Change the City to Change Society: Republican Plazas in the Province of Buenos Aires (Argentina) 1820-1943
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One of the most significant episodes in Argentinian urbanization was the establishment of more than one hundred cities and towns in the Province of Buenos Aires during the 19th century. These cities were built following an urban model which combined the Spanish colonial tradition and new republican ideas. In this model, the central square was the main civic center and represented spatially the quest for modernization of the new nation state in newly populated territories. This article analyses the location, design, cultural and social functions of these squares by studying the original plans of the cities and the urban evolution. These places had a singular meaning for the city and its citizens not only due to their central location and composition, but mainly because the buildings located around them: they held the new activities related to the “civilizatory process” of this territory. The republican plazas reflect spatially the attempt of the state to modernize a rural society by creating social cohesion between people with different cultural backgrounds.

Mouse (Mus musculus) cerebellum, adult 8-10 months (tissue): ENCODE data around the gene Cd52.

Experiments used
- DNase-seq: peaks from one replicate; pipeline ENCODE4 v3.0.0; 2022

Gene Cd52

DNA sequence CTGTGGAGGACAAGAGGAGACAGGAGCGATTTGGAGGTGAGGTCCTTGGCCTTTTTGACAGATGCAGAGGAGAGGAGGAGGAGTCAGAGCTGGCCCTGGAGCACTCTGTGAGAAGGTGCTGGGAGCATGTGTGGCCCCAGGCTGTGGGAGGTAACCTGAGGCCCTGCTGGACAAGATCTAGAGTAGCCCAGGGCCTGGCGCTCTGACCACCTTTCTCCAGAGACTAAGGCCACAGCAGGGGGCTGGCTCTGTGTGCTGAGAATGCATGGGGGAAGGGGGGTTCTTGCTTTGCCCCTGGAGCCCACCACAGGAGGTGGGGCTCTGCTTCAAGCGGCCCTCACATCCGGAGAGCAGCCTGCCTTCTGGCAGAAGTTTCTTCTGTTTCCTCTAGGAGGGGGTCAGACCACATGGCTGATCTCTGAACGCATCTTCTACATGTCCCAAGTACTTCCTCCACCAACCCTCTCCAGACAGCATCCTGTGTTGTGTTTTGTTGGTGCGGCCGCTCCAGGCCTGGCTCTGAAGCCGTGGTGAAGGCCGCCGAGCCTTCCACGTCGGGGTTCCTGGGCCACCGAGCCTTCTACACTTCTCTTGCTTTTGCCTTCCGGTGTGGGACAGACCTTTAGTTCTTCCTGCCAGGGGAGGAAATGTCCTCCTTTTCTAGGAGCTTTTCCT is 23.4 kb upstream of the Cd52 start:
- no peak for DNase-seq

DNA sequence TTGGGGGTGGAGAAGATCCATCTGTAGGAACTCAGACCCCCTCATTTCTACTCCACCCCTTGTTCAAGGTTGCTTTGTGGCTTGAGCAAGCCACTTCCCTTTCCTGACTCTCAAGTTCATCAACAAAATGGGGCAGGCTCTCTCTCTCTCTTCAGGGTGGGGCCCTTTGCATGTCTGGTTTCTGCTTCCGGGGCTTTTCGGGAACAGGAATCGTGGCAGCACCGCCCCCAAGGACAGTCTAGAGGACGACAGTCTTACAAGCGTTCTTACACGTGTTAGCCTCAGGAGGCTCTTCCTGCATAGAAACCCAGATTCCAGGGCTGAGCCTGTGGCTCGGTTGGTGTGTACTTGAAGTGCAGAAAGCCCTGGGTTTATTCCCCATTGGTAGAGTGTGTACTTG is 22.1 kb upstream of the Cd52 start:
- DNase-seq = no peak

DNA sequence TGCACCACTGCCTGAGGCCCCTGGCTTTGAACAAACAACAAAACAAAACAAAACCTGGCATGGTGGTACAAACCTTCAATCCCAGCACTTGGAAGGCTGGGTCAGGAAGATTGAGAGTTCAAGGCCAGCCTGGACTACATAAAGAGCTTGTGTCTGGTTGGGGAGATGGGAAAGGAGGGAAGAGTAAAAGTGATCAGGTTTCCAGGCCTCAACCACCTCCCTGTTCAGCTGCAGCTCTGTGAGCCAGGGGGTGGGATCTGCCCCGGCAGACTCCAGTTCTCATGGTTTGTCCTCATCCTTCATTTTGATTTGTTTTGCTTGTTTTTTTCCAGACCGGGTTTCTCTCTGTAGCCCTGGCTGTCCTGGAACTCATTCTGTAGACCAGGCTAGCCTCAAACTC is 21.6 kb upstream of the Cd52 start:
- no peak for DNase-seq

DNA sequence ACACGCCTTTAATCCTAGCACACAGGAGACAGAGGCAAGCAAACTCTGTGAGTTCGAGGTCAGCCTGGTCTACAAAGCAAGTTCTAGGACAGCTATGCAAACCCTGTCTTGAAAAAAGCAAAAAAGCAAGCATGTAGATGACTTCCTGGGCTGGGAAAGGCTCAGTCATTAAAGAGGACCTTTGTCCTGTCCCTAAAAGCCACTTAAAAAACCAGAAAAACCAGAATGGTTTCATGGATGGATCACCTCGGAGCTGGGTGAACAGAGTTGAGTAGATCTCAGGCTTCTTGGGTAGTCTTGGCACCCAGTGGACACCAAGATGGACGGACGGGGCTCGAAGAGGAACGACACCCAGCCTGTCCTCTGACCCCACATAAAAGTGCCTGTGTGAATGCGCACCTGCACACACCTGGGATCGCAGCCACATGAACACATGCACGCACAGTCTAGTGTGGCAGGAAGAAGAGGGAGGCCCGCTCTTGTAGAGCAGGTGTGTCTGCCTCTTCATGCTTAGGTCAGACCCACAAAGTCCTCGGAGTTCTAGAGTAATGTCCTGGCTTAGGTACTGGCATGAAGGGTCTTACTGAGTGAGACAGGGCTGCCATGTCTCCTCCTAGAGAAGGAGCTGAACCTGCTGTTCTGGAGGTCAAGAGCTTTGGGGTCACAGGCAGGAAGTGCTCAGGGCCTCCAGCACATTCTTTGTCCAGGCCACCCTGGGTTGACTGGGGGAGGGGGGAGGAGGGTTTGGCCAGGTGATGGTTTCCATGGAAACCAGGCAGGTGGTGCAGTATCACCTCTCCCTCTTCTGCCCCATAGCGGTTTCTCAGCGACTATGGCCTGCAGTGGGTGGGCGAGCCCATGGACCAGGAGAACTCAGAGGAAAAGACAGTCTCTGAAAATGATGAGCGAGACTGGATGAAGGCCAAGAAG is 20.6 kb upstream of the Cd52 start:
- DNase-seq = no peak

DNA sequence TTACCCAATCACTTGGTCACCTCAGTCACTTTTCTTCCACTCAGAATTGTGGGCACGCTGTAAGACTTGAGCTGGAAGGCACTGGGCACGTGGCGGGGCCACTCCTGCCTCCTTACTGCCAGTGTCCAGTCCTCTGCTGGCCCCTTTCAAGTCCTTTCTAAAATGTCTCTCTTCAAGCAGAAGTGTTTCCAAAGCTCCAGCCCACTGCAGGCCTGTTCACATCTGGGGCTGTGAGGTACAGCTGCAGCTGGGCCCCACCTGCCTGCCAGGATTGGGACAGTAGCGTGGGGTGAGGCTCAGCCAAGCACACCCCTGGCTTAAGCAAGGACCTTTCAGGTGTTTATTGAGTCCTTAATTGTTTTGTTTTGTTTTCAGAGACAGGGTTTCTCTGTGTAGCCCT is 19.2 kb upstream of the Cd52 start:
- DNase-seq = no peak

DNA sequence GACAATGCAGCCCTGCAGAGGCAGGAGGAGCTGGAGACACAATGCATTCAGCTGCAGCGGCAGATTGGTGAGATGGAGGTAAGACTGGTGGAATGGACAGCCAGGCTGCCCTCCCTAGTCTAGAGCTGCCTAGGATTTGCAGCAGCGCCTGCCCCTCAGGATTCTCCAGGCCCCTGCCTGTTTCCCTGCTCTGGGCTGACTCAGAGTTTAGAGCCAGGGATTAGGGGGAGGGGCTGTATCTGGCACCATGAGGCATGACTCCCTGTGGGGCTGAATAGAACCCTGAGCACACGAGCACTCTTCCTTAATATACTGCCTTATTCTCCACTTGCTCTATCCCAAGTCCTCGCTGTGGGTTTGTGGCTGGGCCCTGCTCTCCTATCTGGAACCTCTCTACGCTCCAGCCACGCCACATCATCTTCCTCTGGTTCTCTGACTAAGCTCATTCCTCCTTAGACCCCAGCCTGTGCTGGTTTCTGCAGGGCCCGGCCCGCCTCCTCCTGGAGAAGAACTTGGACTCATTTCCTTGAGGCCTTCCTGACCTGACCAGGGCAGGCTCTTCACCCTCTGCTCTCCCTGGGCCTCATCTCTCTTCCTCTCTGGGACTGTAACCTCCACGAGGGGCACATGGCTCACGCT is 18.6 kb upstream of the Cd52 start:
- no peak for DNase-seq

CitationPesoa, M. Change the City to Change Society: Republican Plazas in the Province of Buenos Aires (Argentina) 1820-1943. "Moderne Stadtgeschichte (MSG)", Juny 2019, núm. 1/2019, p. 104-116.